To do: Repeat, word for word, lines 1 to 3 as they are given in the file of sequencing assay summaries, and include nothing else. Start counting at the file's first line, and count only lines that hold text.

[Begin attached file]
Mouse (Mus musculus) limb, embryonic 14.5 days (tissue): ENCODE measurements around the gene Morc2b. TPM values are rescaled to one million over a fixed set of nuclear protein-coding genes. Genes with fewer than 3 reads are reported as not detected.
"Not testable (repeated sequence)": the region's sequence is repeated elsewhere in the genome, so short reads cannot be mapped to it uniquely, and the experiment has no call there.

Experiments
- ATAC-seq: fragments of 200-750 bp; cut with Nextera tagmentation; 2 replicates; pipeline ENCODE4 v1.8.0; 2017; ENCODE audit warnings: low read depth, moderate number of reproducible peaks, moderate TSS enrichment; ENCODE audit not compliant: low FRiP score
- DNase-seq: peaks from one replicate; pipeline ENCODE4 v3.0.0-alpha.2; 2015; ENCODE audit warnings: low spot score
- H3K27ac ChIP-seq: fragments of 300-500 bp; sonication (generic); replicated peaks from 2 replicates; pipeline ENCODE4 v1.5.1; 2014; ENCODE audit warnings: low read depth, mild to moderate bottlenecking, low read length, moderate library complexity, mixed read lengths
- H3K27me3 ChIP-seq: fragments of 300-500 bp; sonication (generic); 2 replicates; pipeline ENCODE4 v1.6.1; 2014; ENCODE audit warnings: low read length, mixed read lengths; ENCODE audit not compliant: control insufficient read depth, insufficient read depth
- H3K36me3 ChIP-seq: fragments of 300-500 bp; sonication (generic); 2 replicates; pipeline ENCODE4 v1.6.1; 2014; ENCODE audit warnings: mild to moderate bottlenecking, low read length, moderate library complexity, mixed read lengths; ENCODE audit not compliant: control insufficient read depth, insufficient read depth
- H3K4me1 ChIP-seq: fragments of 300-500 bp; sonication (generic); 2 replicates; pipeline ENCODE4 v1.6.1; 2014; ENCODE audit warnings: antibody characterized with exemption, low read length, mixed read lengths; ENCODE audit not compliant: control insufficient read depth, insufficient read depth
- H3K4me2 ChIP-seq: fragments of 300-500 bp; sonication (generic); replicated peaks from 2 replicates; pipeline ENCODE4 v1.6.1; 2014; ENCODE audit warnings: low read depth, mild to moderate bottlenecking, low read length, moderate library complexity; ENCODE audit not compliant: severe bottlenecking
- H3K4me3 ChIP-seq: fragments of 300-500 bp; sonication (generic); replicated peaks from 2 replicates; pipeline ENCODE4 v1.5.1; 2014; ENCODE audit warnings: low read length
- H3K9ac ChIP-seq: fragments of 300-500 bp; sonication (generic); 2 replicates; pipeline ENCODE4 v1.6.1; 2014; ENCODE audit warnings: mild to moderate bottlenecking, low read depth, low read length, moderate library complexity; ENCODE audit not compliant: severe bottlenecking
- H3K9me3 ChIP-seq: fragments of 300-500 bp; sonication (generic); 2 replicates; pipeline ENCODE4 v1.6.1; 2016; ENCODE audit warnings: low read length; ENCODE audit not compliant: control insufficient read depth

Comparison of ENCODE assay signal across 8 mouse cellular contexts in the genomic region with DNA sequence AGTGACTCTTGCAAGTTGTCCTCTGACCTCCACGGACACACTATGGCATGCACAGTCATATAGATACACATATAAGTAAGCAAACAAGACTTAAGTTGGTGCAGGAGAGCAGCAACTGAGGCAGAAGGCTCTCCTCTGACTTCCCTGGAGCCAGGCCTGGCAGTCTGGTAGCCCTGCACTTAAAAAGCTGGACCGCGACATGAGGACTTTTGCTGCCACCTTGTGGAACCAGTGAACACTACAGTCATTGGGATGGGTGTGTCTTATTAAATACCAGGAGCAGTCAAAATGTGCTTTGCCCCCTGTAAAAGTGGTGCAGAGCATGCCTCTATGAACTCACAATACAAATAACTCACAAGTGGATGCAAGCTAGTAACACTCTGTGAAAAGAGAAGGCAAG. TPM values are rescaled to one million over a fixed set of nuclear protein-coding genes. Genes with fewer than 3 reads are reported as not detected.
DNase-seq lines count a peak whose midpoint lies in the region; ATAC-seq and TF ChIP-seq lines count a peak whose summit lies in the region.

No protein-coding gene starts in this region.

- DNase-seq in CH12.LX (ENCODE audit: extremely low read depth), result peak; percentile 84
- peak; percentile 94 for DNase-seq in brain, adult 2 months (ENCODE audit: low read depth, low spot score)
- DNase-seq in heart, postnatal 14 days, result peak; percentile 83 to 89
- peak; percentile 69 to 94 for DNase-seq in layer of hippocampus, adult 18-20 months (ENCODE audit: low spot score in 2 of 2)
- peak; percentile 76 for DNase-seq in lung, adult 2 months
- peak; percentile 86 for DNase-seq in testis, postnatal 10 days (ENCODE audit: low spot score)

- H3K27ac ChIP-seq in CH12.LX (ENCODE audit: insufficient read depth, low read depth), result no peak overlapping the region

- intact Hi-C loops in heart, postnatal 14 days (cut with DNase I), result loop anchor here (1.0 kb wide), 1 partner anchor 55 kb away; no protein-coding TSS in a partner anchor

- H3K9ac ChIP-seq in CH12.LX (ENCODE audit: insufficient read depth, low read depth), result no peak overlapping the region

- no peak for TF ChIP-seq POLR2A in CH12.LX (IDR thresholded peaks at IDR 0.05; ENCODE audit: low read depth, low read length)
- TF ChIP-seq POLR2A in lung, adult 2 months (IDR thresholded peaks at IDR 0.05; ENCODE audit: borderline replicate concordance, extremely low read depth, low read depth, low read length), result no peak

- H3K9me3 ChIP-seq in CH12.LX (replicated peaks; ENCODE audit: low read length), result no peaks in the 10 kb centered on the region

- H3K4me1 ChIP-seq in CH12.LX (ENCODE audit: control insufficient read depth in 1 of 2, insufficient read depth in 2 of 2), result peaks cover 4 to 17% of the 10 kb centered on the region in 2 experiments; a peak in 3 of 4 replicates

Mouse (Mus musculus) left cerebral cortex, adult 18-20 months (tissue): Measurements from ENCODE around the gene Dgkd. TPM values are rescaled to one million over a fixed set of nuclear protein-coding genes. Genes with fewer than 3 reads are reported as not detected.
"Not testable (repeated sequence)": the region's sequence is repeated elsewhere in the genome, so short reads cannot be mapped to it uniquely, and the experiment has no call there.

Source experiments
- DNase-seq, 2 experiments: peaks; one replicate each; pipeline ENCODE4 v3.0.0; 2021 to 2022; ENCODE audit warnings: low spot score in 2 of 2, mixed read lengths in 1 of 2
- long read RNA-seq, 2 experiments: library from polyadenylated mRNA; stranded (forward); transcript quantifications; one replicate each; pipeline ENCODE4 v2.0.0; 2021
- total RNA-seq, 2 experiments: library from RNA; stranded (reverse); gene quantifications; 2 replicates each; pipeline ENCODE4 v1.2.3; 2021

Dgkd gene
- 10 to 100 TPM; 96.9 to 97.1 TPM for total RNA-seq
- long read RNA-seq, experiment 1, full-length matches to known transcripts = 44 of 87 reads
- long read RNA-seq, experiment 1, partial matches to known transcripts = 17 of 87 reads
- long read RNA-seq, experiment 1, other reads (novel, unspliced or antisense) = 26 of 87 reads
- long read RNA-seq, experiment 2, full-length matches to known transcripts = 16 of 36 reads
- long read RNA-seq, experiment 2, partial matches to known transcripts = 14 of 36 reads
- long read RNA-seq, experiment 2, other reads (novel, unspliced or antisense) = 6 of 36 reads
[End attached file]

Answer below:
Mouse (Mus musculus) limb, embryonic 14.5 days (tissue): ENCODE measurements around the gene Morc2b. TPM values are rescaled to one million over a fixed set of nuclear protein-coding genes. Genes with fewer than 3 reads are reported as not detected.
"Not testable (repeated sequence)": the region's sequence is repeated elsewhere in the genome, so short reads cannot be mapped to it uniquely, and the experiment has no call there.

Experiments